The Morning Vibe

10/01/12 -- The overnight grains are narrowly mixed, but there's no real sign of a significant Turnaround Tuesday at this stage.

Of undoubted note is the significant inflow of fund money into the grains sector over the last couple of weeks. Having spent months reducing their corn length, getting down to around all square on beans and establishing a weighty wheat short there are signs that they may have rediscovered their risk appetite.

Four months ago non-commercial funds had a net long position of over 270,000 Chicago corn contracts. By Christmas those same funds were long less than 45,000 contracts. Last week's commitment of traders report (to Jan 3rd) shows them doubling that length in a week, they are thought to have continued in the same vein since. An updated COT report will be out on Friday.

As long as fund money is prepared to flood in at this rate then it looks like we'll go higher. Developments in Europe will almost certainly govern the latter.

The pattern for 2012 then looks set to be decided by who wins this particular tug-of-war game, just as it was for much of 2011 in my humble opinion.

Merkel and Sarkozy met in Berlin yesterday and said that they don't want any country to leave the eurozone and that progress in being made to treaty changes which will need to be ratified by all 17 countries that use the single currency. They also conceded that there's been no progress on re-negotiating the Greek aid package.

In other matters it is interesting to note I think that Jan 12 Paris wheat, which goes off the board today currently stands at an EUR1.50/tonne premium to Mar 12. That differential has eroded from EUR8.75/tonne on the last trading day before Christmas.

Exactly how Paris wheat has managed to find itself in a position where these large front-end premiums have become the norm during this crop year is a mystery. There is clearly no clamour for spot physical wheat as maybe there was last spring.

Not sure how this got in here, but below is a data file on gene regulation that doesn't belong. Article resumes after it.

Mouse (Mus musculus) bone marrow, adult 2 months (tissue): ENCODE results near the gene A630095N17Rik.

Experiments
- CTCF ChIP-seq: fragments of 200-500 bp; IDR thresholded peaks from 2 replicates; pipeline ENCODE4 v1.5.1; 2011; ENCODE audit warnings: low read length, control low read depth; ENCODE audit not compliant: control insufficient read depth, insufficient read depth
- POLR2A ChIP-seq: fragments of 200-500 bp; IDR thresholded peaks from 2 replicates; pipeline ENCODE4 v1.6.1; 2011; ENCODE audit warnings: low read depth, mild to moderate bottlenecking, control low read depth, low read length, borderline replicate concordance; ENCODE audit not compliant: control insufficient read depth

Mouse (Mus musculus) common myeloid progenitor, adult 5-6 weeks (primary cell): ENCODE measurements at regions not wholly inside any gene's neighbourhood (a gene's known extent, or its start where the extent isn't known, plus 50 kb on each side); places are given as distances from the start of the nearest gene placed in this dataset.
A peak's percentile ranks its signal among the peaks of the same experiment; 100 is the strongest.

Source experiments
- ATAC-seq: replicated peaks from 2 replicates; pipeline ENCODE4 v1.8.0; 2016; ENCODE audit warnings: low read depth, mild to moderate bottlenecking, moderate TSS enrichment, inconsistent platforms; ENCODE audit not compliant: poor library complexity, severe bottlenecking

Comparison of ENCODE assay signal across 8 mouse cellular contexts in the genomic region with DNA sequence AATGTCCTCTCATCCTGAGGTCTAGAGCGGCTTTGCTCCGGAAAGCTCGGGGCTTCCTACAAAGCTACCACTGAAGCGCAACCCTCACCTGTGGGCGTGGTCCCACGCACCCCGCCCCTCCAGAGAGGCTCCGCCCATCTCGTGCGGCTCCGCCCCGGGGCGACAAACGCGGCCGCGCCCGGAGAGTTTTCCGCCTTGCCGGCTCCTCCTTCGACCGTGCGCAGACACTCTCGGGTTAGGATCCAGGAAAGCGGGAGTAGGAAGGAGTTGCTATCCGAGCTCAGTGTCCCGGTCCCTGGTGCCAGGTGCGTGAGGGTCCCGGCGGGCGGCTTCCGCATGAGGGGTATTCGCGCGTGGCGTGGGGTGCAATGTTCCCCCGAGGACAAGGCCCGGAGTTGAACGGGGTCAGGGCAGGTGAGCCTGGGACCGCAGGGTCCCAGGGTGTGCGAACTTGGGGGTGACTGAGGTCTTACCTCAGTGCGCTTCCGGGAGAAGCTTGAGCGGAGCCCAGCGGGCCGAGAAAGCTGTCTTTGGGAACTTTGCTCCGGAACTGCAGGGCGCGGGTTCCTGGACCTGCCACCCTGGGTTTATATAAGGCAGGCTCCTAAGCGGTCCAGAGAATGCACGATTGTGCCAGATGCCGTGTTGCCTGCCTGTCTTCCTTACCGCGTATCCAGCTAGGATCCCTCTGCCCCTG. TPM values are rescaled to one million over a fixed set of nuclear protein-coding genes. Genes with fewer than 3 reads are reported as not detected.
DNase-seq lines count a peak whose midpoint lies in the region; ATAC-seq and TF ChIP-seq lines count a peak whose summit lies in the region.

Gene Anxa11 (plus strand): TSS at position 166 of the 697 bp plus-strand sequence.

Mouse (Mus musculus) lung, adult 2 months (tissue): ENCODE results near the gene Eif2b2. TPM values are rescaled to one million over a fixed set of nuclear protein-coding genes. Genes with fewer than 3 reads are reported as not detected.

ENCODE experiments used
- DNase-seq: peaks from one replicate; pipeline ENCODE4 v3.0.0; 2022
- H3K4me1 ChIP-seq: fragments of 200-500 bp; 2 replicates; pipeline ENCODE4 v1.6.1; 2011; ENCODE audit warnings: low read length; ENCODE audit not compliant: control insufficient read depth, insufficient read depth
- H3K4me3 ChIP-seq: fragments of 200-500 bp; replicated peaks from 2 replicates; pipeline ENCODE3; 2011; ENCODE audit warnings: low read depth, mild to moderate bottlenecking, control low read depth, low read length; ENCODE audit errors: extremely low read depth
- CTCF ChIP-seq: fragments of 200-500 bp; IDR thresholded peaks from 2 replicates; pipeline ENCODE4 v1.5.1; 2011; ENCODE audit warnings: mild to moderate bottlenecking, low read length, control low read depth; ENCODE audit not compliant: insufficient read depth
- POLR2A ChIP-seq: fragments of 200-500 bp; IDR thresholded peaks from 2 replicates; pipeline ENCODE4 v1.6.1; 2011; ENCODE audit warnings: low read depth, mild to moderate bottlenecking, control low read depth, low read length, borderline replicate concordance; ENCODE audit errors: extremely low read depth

We are heading into an important few days with rain potentially on the cards for Argentina pushing northwards over the next few days. Whilst these may be less widespread than thought last week, there seems to be plenty in the forecast for Brazil.

Of course we also have the USDA out on Thursday. The market is expecting cuts to 2011/12 US ending stocks for wheat and corn and little change for beans. They will also give us final production numbers for 2011 in the US with corn seen at 12.265 billion bushels versus 12.310 billion last time. Soybean production isn't expected to show much change from the previous 3.046 billion bushels. The wheat planted area for the 2012 harvest is expected to be raised from 40.646 to 40.933 million acres, although some estimates suggest as much as a 2.2 million acre increase.

The USDA will also give us their ideas on South American production. The average trade guess sees Brazilian soybean output falling from 75.0 MMT to 73.8 MMT, with Argy soybeans down from 52.0 MMT to 50.8 MMT. Brazilian corn production is seen falling from 61.0 MMT to 59.5 MMT and that of Argentina from 29.0 MMT to 25.8 MMT.

If those average trade guesses come true then we've seen soybean production for the two major South American producers decline from 127.0 MMT to 124.6 MMT, a drop of 2.4 MMT from the December report. That's less than 1% of world soybean production "lost" yet CBOT prices have risen 11.4% from the December lows.

For corn we're looking at a combined loss of 4.7 MMT, or just a half percent of world production yet CBOT prices are up 12.6% from the December lows.

Fund money inflows are clearly once again influencing prices by far more than the fundamentals are. Will Europe poke them in the eye?